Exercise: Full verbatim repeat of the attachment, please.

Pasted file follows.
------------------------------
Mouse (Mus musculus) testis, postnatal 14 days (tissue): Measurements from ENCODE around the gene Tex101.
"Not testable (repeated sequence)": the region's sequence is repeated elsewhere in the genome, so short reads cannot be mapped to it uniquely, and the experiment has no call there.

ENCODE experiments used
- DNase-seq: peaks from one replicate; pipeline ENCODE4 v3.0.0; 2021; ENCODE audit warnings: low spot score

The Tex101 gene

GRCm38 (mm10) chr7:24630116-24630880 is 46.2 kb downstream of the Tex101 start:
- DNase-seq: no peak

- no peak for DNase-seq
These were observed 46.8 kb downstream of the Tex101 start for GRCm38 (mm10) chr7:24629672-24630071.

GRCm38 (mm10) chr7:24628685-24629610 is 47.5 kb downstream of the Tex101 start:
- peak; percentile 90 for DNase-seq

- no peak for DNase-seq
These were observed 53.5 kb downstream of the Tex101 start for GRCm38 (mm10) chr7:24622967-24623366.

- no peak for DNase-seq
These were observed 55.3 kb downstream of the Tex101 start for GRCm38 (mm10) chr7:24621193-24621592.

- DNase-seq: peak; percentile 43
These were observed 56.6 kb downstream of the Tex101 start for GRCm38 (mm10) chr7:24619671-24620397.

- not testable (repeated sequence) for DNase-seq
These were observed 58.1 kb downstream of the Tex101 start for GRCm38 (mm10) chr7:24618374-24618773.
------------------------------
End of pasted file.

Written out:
Mouse (Mus musculus) testis, postnatal 14 days (tissue): Measurements from ENCODE around the gene Tex101.
"Not testable (repeated sequence)": the region's sequence is repeated elsewhere in the genome, so short reads cannot be mapped to it uniquely, and the experiment has no call there.

ENCODE experiments used
- DNase-seq: peaks from one replicate; pipeline ENCODE4 v3.0.0; 2021; ENCODE audit warnings: low spot score

The Tex101 gene

GRCm38 (mm10) chr7:24630116-24630880 is 46.2 kb downstream of the Tex101 start:
- DNase-seq: no peak

- no peak for DNase-seq
These were observed 46.8 kb downstream of the Tex101 start for GRCm38 (mm10) chr7:24629672-24630071.

GRCm38 (mm10) chr7:24628685-24629610 is 47.5 kb downstream of the Tex101 start:
- peak; percentile 90 for DNase-seq

- no peak for DNase-seq
These were observed 53.5 kb downstream of the Tex101 start for GRCm38 (mm10) chr7:24622967-24623366.

- no peak for DNase-seq
These were observed 55.3 kb downstream of the Tex101 start for GRCm38 (mm10) chr7:24621193-24621592.

- DNase-seq: peak; percentile 43
These were observed 56.6 kb downstream of the Tex101 start for GRCm38 (mm10) chr7:24619671-24620397.

- not testable (repeated sequence) for DNase-seq
These were observed 58.1 kb downstream of the Tex101 start for GRCm38 (mm10) chr7:24618374-24618773.